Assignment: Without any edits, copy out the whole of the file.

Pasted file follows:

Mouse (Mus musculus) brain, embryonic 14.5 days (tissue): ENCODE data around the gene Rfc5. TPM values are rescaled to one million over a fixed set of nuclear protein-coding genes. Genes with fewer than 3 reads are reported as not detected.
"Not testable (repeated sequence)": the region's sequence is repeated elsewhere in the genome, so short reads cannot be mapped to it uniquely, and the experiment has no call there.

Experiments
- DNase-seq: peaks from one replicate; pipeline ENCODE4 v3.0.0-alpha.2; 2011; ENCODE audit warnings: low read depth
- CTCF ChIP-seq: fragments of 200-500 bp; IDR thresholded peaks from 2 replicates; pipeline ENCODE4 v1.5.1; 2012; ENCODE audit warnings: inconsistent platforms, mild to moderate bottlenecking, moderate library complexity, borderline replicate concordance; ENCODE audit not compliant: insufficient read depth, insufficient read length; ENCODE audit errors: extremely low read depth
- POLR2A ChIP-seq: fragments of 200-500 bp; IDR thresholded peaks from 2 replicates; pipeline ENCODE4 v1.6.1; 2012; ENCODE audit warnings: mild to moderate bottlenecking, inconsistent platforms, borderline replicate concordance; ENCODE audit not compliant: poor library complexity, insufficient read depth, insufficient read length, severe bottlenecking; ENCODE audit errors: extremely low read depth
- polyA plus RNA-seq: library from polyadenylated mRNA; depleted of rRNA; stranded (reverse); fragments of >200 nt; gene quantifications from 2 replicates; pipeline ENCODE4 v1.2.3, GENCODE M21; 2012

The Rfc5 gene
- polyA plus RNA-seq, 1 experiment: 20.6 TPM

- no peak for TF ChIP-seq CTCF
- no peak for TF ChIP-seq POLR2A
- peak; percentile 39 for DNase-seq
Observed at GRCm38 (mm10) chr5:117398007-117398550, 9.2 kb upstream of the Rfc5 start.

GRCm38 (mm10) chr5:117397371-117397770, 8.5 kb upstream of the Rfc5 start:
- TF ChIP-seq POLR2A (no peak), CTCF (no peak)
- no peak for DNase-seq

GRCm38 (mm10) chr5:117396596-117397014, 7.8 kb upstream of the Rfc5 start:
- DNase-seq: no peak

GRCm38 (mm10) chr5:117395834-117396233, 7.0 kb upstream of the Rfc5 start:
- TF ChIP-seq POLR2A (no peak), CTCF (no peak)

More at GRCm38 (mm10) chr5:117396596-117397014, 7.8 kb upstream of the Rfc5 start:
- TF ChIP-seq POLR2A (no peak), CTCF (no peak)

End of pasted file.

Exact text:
Mouse (Mus musculus) brain, embryonic 14.5 days (tissue): ENCODE data around the gene Rfc5. TPM values are rescaled to one million over a fixed set of nuclear protein-coding genes. Genes with fewer than 3 reads are reported as not detected.
"Not testable (repeated sequence)": the region's sequence is repeated elsewhere in the genome, so short reads cannot be mapped to it uniquely, and the experiment has no call there.

Experiments
- DNase-seq: peaks from one replicate; pipeline ENCODE4 v3.0.0-alpha.2; 2011; ENCODE audit warnings: low read depth
- CTCF ChIP-seq: fragments of 200-500 bp; IDR thresholded peaks from 2 replicates; pipeline ENCODE4 v1.5.1; 2012; ENCODE audit warnings: inconsistent platforms, mild to moderate bottlenecking, moderate library complexity, borderline replicate concordance; ENCODE audit not compliant: insufficient read depth, insufficient read length; ENCODE audit errors: extremely low read depth
- POLR2A ChIP-seq: fragments of 200-500 bp; IDR thresholded peaks from 2 replicates; pipeline ENCODE4 v1.6.1; 2012; ENCODE audit warnings: mild to moderate bottlenecking, inconsistent platforms, borderline replicate concordance; ENCODE audit not compliant: poor library complexity, insufficient read depth, insufficient read length, severe bottlenecking; ENCODE audit errors: extremely low read depth
- polyA plus RNA-seq: library from polyadenylated mRNA; depleted of rRNA; stranded (reverse); fragments of >200 nt; gene quantifications from 2 replicates; pipeline ENCODE4 v1.2.3, GENCODE M21; 2012

The Rfc5 gene
- polyA plus RNA-seq, 1 experiment: 20.6 TPM

- no peak for TF ChIP-seq CTCF
- no peak for TF ChIP-seq POLR2A
- peak; percentile 39 for DNase-seq
Observed at GRCm38 (mm10) chr5:117398007-117398550, 9.2 kb upstream of the Rfc5 start.

GRCm38 (mm10) chr5:117397371-117397770, 8.5 kb upstream of the Rfc5 start:
- TF ChIP-seq POLR2A (no peak), CTCF (no peak)
- no peak for DNase-seq

GRCm38 (mm10) chr5:117396596-117397014, 7.8 kb upstream of the Rfc5 start:
- DNase-seq: no peak

GRCm38 (mm10) chr5:117395834-117396233, 7.0 kb upstream of the Rfc5 start:
- TF ChIP-seq POLR2A (no peak), CTCF (no peak)

More at GRCm38 (mm10) chr5:117396596-117397014, 7.8 kb upstream of the Rfc5 start:
- TF ChIP-seq POLR2A (no peak), CTCF (no peak)